• 2019 Form CT-1065/CT-1120 SI Connecticut PassThough Entity Tax Return: Filing date extended to April 15, 2020; payment deadline extended to June 15, 2020.
  • 2019 Form CT-990T Connecticut Unrelated Business Income Tax Return: Filing date extended to June 15, 2020; payment deadline extended to June 15, 2020.
  • 2019 Form CT-1120 and CT-1120CU Connecticut Corporation Business Return: Filing date extended to June 15, 2020; payment deadline extended to June 15, 2020.

For those preparing the Connecticut income tax (Form CT-1040) returns due April 15, DRS will adjust due dates for filing and payment of state income taxes to align with any specific, actionable announcement from the Internal Revenue Service regarding due dates for the filing and payment of federal income taxes.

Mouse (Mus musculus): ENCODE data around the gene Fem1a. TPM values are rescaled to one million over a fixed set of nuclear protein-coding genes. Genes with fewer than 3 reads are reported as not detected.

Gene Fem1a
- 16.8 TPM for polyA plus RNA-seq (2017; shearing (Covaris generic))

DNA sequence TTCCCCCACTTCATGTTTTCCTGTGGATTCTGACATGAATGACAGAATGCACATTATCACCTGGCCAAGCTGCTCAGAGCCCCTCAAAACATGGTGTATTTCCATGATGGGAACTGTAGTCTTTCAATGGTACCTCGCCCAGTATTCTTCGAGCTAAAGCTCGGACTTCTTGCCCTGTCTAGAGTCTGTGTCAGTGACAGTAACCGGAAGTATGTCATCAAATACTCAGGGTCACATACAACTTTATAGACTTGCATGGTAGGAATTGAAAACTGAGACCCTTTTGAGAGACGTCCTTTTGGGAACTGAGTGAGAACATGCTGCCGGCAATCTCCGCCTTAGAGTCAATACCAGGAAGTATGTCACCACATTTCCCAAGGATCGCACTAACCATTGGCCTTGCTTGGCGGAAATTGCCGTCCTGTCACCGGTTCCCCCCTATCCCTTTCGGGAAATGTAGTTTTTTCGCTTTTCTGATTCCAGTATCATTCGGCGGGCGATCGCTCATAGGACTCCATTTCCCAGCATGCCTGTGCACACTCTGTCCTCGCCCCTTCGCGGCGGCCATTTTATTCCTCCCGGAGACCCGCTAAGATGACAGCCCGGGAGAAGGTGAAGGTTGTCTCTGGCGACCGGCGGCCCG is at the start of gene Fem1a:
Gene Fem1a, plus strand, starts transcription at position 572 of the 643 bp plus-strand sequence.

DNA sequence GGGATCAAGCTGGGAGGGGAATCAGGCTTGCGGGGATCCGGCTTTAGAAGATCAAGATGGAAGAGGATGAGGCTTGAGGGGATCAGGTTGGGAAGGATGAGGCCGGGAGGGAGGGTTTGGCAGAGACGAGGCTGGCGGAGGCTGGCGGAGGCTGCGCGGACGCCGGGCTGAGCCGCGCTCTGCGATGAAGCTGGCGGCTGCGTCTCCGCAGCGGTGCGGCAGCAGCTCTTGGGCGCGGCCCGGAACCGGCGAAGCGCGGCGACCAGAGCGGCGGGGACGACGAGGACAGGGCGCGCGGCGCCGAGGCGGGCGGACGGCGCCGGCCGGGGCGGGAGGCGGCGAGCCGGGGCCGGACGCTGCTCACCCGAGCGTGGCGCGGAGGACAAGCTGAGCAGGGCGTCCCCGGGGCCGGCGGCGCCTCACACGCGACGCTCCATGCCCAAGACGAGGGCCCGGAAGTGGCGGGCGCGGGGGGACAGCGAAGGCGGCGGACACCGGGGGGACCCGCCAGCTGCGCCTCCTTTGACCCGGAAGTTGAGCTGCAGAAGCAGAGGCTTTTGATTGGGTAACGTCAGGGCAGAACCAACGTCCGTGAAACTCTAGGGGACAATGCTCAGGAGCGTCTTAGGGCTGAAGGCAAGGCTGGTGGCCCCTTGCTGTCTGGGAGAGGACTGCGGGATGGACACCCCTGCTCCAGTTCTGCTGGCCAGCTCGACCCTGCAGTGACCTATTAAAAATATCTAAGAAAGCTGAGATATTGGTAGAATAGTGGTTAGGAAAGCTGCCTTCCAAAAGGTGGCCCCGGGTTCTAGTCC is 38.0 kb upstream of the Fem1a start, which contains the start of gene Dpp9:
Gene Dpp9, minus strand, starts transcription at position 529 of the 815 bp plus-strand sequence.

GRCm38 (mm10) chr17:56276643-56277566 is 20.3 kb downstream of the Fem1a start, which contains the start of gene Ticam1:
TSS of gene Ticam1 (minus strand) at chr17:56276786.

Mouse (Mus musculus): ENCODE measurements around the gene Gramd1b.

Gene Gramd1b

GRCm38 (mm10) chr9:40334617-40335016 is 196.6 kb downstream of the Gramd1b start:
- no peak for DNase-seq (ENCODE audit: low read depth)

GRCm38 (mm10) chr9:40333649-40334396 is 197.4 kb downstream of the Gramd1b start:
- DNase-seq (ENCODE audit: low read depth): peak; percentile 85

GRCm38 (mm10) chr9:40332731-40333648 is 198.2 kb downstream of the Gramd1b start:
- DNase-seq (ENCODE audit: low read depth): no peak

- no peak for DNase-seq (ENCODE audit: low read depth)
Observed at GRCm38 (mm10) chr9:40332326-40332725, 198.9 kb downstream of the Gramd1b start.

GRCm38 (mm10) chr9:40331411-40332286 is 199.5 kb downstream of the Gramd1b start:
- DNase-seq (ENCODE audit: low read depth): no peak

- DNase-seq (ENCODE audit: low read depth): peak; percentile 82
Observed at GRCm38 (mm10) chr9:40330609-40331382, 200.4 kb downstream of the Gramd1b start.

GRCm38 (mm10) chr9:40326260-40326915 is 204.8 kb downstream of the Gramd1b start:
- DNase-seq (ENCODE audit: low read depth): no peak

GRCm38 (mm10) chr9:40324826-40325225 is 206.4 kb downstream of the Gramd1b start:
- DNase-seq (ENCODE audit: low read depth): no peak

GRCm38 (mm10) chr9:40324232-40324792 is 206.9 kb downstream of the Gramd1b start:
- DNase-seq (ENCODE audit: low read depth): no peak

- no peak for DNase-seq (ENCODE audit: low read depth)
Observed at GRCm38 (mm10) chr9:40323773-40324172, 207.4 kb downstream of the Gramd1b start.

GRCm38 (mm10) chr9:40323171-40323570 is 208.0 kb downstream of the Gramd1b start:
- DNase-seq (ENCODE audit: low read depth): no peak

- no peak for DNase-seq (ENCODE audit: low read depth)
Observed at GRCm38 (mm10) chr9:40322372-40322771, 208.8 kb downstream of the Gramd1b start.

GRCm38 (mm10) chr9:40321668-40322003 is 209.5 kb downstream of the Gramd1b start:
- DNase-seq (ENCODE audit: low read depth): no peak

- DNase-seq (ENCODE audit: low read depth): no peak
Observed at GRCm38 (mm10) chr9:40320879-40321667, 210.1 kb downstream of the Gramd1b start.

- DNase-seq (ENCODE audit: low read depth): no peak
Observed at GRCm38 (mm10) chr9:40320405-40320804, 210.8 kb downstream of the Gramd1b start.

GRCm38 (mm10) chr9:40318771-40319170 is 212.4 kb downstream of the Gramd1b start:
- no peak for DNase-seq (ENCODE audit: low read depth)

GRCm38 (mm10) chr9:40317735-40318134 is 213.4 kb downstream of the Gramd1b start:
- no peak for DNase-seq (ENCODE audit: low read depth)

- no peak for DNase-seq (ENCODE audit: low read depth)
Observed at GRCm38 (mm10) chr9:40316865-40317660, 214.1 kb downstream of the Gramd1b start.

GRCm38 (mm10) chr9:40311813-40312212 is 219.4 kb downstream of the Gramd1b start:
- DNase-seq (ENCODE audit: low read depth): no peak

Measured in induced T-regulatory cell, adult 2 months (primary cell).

Disclaimer: Please note this is the information that is readily available at this time, it is subject to change so please consult your Withum tax advisor.

July 2019

Corporate and Pass-Through Entities

Beginning January 1, 2020 the bi-annual business entity tax will be eliminated. The pass-through entity tax credit will be reduced to 87.5% from 93.01%. The filing fee for pass-through entities will go up to $80 from $20 beginning July 1, 2020.

Sales and Use Tax

The threshold for economic nexus has been reduced to $100,000 in gross receipts and 200 transactions, down from the $250,000 threshold. This will be in effect July 1, 2019.

Contact Us

The State and Local Tax (SALT) laws vary from state to state and are constantly changing. Reach out to Withum’s SALT Team for guidance on how to navigate your state’s local tax laws.